Kevin Love trade: Timberwolves have done this, and failed, before
By Andy Greder St. Paul Pioneer Press
MINNEAPOLIS — The first time the Timberwolves traded their franchise player, the plan was to rebuild a team that would be back in the postseason within two to three years.
It’s now 10 and counting, the longest active postseason skid in the NBA.
“I think that when you give up a top-10 player, it’s the exception to the rule that you survive,” said George Karl, an ESPN analyst.
The question now is whether the Timberwolves can be the exception. Last time, they weren’t.
Minnesota got five players and two first-round draft picks when they sent Kevin Garnett to Boston in July 2007. The Celtics got an NBA title in 2008; the Timberwolves, as their fans well know, got nowhere.
Since then, the Wolves are on their fifth head coach, third front-office boss and no playoff appearances. Yet, they’re again on the verge of trading one of the NBA’s best players as soon as Saturday, the first day they can finalize a deal to send sweet-shooting, big-rebounding power forward Kevin Love to the Cleveland Cavaliers for 19-year-old Andrew Wiggins, the first overall pick in the 2014 draft.
In reality, Minnesota has virtually no choice. Love has told the Wolves in no uncertain terms that if they don’t trade him, he will play this season and walk next summer as a free agent, leaving president of basketball operations Flip Saunders to salvage what he can.
The deal has been widely reported as virtually done, awaiting apparently only the NBA’s month-long moratorium since Wiggins signed his rookie contract on July 24. It might include power forward Anthony Bennett, the No. 1 pick in the 2013 draft, and a future first-round pick. It also could be made into a three-team deal that includes Philadelphia forward Thaddeus Young.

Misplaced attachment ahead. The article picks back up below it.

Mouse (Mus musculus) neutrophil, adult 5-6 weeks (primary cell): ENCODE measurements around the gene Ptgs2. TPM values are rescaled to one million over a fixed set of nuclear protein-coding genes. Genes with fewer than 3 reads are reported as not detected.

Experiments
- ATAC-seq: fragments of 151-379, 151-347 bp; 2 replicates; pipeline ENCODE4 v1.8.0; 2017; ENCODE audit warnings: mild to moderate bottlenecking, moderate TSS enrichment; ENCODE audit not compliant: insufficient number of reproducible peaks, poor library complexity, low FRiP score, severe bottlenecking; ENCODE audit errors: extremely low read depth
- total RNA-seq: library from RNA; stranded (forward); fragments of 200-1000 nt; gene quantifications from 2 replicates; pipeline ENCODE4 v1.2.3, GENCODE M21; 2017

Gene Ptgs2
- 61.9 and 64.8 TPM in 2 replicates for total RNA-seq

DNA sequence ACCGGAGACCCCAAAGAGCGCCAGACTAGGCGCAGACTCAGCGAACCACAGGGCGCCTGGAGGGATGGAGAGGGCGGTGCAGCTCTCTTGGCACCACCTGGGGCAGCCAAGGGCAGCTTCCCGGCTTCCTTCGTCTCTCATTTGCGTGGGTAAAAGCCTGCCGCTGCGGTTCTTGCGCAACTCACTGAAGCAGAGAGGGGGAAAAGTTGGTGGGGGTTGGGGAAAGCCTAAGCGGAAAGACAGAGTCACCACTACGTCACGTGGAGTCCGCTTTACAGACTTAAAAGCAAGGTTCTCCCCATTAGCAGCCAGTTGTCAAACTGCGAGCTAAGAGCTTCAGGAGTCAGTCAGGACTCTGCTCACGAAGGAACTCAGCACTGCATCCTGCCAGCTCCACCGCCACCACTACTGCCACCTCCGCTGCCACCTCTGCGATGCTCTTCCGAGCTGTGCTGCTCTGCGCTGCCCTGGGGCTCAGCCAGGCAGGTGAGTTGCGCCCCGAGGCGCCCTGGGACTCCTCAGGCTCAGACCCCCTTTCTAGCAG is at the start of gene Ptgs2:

Whatever the details, Karl is skeptical.
“In general, I think Minnesota could have gotten more,” he said. “They should have gotten more.”
But will it get them back to the postseason for the first time since their 2004 run to the Western Conference finals, the lone high point for one of the NBA’s least successful franchises?
In the tough Western Conference, Karl said, “They probably don’t see the playoffs for at least two years, maybe three.”
For long-suffering Minnesota NBA fans, that might be OK.
Pitfalls of potential Garnett led the Wolves to eight straight playoff appearances, from 1997 to 2004, though they advanced past the first round only once. They had missed the playoff the final three years of Garnett’s era and trading him to Boston was to be a stepping-stone to another series of postseason appearances.
The Wolves wanted young players, salary cap relief and draft picks and got all three in Al Jefferson, Ryan Gomes, Gerald Green and Sebastian Telfair; Theo Ratliff’s $11.7 million contract off the spreadsheet; and two 2009 first-round draft picks.